Be more aggressive!
Danny Walker used to hear those three words so often, he thought they'd become his name.
During each basketball practice at John Bartram High, coach James Brown yelled that phrase in Walker's direction, oh, about 47 times. There was no relief on game days. Not even before the contests were played.
"I'd hear it in the lunchroom. Hear it walking the hallways. Hear it even during class," he said, laughing. "There was no letup."
Then, Walker even detailed some other words of encouragement fired his way during his first two seasons of varsity basketball. For fun, he even imitated the voices of his buddies.
Walker, who goes 6-5, 190 pounds, is now a senior. Know what else he is?
The word that starts with an A.
"That was always what I kept hearing, and what I kept telling myself, that I had to be more aggressive," Walker said. "That's my goal at all times now - to play as hard as I can."
Yesterday, the Braves swooshed past visiting University City, 86-59, in a Public A game halted by referee Paul Tallant, who worked the game alone, with 1:37 remaining when UC coach Lou Williams received his second technical foul and refused to leave the gym.
Charles Sumter, the PL basketball chairman, said PIAA rules call for Williams to sit out the Jaguars' next game.
Bartram's far-and-away stars were whirlwind junior guards Tyrone Garland and Quasim Jones, who poured in 29 and 28 points, respectively, while combining for 11 assists (Jones had seven).
Walker's contributions were also significant. While shooting 6-for-8 from the floor (one trey), he scored 14 points. He also claimed 10 rebounds, registered five rejections and dished two assists.
When Walker drained his threeball, a Bartram fan hollered, "Look at that! Danny's shootin' threes!"
Later, after Walker made a strong drive along the baseline and finished with a layup, the same guy roared, "Next time that's gotta be a dunk!"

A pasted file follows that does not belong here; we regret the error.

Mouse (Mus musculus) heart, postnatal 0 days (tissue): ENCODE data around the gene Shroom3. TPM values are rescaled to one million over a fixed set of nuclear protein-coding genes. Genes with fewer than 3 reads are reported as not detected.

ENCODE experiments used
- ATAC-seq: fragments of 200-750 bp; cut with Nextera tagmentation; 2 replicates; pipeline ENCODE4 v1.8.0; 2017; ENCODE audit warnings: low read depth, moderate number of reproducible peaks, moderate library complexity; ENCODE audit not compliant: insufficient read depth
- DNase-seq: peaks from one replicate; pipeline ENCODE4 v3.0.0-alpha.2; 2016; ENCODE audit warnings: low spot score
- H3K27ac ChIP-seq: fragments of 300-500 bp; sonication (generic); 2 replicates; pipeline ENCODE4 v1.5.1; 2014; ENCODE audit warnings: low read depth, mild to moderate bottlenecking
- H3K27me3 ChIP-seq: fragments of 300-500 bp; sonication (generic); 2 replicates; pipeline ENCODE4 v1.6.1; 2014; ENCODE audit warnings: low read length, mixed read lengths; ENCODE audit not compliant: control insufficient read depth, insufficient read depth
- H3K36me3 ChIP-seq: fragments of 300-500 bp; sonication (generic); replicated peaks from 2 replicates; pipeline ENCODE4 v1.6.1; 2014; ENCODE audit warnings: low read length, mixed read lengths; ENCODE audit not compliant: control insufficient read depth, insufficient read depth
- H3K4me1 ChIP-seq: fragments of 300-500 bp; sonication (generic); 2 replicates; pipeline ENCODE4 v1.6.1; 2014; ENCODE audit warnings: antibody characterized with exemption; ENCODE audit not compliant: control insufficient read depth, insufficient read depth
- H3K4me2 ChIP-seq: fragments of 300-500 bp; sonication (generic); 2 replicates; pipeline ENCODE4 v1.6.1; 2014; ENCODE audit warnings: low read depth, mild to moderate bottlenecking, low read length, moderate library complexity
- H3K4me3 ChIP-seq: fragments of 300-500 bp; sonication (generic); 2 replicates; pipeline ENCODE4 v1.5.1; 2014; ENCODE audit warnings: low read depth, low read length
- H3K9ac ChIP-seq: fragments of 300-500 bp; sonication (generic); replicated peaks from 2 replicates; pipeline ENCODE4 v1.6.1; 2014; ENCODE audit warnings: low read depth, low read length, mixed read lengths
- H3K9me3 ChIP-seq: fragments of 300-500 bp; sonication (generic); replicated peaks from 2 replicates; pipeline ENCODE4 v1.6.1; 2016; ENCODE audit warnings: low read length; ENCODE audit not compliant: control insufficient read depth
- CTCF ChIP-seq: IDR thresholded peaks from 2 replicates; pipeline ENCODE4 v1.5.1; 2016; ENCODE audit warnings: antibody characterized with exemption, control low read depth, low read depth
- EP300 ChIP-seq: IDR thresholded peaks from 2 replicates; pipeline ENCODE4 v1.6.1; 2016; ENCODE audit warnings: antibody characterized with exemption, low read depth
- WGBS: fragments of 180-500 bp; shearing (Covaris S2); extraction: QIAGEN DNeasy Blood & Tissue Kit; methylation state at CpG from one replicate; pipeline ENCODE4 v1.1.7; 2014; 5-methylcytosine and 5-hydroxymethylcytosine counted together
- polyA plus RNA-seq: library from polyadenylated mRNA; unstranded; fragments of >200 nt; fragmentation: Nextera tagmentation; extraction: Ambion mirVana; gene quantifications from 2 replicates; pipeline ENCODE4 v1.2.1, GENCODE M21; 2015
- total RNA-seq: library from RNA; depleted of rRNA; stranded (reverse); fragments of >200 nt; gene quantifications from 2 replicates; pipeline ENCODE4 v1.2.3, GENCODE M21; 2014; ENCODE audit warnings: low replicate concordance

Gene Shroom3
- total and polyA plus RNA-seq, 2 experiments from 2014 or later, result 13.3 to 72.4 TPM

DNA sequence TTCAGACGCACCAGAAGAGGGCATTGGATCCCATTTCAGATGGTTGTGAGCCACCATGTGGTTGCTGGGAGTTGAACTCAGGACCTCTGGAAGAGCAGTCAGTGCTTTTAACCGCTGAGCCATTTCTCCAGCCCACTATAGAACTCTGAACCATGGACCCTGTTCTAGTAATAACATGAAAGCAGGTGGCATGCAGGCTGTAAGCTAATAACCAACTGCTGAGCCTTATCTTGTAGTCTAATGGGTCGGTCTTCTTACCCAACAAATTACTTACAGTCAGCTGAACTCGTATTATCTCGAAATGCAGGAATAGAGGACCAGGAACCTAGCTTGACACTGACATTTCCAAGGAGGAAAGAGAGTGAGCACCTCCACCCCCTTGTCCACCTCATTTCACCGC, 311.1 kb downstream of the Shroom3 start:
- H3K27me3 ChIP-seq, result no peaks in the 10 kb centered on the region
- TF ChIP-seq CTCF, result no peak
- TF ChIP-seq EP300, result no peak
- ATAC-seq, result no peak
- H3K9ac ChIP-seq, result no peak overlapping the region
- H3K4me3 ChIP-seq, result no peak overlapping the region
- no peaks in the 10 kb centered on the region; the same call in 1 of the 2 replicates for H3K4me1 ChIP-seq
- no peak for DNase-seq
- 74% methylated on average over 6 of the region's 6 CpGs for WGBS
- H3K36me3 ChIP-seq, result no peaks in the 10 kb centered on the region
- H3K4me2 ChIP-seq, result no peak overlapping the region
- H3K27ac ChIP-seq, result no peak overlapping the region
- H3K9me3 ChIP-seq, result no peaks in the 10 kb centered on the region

UC missed. Bartram rebounded. Walker ran the floor. A teammate lobbed the ball high above rim level. Walker caught it and slammed!
"Yeah? Some guy yelled those things?" Walker said. "I didn't even hear him."
About the long-distance sniping, he said, "I'm a decent shooter, really. But on this team, I usually have to stay close to the basket. That time two other big guys were on the floor, so I stepped away and took a shot."
In one respect, Walker is something of a hoops neophyte. Or you could say he experienced a very long vacation.
At age 4 or 5, Walker thinks, he was nudged into trying basketball by an older brother. He liked it, but his link to the sport moved out maybe 2 years later. His resumption did not occur until he reached the eighth grade.
"One day my cousin came over and said, 'Let's go play some ball,' " he said. "That was it. I've been playing again ever since."
Wait. Let's back up. So, how did he pass his time for all those years?
"Playing video games. And actin' a fool," he said, smiling. "Not bad stuff. Not getting in trouble. Just silly things."
Just listening to Walker speak, one can tell aggression is not in his blueprint.
"I had to work at this," he acknowledged. "I realize it's the only way to be successful. I approach it like I'm trying to grab every rebound. And if I can block the shot, I'm there. And when we get out on break, I run the floor hard."
Garland, a certifiable scoring machine, notched 12 points in the first 6:42. But he then picked up his third foul and sat until halftime. Jones, a recent arrival from Roman Catholic with skills similar to Garland's, notched 10 points in the second quarter.
Williams received his first tech just 2:22 into the game. Disagreements with Tallant weren't his only misery: The Jaguars shot 4-for-19 at the line in the first 16 minutes. Brian Coleman and Martez Lyles wound up halving 30 points for the game.
Walker, a solid student, lives near 68th and Woodland. He intends to pursue a career in mechanical engineering.